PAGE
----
Away from Europe, Japan also saw a reduction at a composite level to 49.8 from a previous 51.5, however given the usual stability of this series, this may be a result of damage from the recent typhoon. If that is the case, a recovery could be expected in subsequent releases. It will be worth looking at industrial production numbers next week to see whether they support this reading.
On a more constructive tone, the US numbers helped improve market sentiment. Services printed in line with expectations at 51.0, up 0.1 from last month, and manufacturing surprised at 51.5, vs. an expected 50.9 and an increase of 0.4 from last month. This resulted in the overall composite of 51.2 vs. an expected 50.0.
Potentially one step closer to Brexit
This week UK Prime Minister Boris Johnson managed to achieve something that ex-Prime Minister Theresa May failed to do over multiple attempts – receive Parliament’s backing on a deal agreed with the EU. Shortly after however, Parliament did vote down PM Johnson’s proposed time table for implementing the exit from the Union. This meant that PM Johnson had to request an extension to the 31 October deadline, which the EU is currently considering. Whilst awaiting a response from the EU, PM Johnson has announced his intent to bring a vote on a General Election to take place on 12 December. Under the Fixed Term Parliaments Act, the PM will need to secure 2/3s of the votes, however Labour and the Liberal Democrats are keen to see the chance of a no-deal Brexit being completely removed before supporting this move.
President Draghi’s tenure comes to an end
There were no surprises in Mario Draghi’s last meeting as president of the European Central Bank (ECB). There were no changes to monetary policy, with the deposit rate remaining at -0.50. In line with President Draghi’s messaging in recent months, there was further mention of fiscal policy, with a statement that those countries with ‘fiscal space’ should use it. Christine Lagarde takes over as the institution’s President, and will hold the next ECB meeting on 12 December. Whilst there is no expectation of easier monetary policy by way of a cut to the deposit rate in this meeting, the market is pricing a probability of at least one further cut during the first half of 2020.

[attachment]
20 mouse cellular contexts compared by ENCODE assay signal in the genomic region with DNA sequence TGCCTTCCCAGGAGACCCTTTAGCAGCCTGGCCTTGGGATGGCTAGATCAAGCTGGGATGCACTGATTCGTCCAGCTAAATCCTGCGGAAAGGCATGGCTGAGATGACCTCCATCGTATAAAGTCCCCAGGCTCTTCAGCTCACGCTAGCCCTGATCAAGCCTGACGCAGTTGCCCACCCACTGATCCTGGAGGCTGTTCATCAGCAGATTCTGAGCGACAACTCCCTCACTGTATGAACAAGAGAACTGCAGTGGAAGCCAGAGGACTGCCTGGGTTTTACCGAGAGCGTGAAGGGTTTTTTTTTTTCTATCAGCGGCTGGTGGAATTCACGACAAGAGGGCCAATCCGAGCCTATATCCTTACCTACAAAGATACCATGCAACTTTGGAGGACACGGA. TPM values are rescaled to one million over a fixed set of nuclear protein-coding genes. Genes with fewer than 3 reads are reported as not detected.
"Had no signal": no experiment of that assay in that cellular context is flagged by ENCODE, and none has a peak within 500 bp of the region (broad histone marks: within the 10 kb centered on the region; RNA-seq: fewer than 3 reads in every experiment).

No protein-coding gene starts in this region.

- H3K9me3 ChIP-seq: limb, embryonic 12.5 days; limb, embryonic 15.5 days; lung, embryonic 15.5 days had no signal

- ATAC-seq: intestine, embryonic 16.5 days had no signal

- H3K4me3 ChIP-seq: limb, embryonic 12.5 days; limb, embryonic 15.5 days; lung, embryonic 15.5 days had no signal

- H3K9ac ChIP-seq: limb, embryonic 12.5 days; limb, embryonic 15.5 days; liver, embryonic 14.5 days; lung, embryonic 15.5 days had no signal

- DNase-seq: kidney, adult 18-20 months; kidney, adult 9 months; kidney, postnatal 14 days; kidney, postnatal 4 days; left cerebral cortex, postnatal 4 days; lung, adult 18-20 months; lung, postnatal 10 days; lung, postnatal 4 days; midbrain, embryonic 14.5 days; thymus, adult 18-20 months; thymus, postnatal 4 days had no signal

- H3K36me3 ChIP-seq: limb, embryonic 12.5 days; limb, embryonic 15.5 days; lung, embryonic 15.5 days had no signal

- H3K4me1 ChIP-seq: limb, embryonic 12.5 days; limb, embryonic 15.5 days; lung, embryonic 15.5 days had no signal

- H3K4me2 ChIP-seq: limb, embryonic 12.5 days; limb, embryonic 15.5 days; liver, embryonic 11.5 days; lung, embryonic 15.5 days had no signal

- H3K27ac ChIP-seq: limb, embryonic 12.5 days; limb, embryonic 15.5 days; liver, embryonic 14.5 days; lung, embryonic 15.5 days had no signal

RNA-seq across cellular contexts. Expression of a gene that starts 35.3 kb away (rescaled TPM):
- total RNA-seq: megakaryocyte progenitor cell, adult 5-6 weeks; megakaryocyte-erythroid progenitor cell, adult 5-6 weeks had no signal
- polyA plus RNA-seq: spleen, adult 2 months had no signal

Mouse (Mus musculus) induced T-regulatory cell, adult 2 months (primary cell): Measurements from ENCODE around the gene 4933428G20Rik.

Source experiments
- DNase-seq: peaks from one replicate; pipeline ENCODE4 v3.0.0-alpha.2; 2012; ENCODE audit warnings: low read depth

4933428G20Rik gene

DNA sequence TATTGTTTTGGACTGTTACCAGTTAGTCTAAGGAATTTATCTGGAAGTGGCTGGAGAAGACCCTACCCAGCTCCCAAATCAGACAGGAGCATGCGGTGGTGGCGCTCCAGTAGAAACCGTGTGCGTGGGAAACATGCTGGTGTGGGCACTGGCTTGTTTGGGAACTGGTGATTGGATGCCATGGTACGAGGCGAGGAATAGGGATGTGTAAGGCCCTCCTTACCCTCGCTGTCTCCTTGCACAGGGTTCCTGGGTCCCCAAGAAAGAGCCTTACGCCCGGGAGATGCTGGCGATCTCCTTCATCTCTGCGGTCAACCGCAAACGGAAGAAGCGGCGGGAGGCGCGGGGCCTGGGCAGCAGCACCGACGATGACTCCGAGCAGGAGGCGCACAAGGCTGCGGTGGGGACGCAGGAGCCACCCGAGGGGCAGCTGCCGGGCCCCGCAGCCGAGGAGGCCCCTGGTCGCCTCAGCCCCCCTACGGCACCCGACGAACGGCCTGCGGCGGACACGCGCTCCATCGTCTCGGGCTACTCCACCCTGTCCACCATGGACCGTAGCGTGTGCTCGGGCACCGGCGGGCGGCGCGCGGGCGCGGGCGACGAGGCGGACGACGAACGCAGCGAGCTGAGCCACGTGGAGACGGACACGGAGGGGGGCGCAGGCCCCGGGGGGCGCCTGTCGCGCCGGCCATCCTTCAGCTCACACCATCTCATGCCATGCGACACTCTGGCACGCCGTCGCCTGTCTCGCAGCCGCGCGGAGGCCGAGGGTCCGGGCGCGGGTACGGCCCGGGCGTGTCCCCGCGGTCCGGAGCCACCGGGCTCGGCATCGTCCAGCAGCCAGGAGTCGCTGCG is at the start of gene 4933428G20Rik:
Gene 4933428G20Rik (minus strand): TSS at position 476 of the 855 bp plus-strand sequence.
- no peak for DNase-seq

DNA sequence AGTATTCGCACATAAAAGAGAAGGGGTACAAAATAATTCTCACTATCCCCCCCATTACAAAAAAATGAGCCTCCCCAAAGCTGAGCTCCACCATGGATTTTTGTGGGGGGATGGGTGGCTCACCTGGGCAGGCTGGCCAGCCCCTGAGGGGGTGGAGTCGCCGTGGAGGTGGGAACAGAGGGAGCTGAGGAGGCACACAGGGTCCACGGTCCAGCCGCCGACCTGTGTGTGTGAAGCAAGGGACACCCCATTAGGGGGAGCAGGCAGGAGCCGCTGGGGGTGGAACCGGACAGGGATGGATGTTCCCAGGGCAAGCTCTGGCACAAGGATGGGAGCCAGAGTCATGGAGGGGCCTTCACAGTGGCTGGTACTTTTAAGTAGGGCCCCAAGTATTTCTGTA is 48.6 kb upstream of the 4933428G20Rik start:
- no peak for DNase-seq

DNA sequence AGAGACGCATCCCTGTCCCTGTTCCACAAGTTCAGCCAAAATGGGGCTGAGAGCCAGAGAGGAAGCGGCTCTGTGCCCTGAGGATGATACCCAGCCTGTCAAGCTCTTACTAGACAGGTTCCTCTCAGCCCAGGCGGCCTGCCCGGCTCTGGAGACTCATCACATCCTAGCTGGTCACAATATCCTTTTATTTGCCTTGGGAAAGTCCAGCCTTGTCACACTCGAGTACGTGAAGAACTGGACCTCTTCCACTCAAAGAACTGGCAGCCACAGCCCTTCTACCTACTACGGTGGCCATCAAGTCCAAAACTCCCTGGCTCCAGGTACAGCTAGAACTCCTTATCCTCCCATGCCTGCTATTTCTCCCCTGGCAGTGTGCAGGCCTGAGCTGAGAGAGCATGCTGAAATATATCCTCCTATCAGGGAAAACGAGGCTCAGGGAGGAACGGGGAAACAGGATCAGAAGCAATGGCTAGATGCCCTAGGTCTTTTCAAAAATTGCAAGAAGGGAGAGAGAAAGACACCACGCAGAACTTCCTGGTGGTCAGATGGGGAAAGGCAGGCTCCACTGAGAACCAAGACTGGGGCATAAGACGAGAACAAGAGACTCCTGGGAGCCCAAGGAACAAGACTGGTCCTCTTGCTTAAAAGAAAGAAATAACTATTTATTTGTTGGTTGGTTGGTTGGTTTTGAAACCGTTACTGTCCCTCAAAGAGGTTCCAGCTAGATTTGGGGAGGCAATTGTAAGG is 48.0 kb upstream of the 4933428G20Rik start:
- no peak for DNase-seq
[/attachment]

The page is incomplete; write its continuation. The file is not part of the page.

The Federal Reserve will meet next week to make a decision on whether to change the target Federal funds rate range, currently 1.75-2%. Market pricing suggests a 90% chance of a cut at the time of writing, with further cuts to follow throughout 2020. The Bank of Japan also has their meeting, on Thursday.
On the data front, manufacturing PMIs from around the world, US jobs reports and Q3 GDP numbers for both the US and the Euro Area will be the main areas of concentration. However, various other prints such as industrial profits and retail sales data may also be of interest.
Earnings releases will continue next week with 162 companies reporting, representing 30% of US market cap, including important names such as Alphabet and Apple. This number of companies takes us significantly past the halfway mark so we should have a good grasp on how the overall earnings season has performed.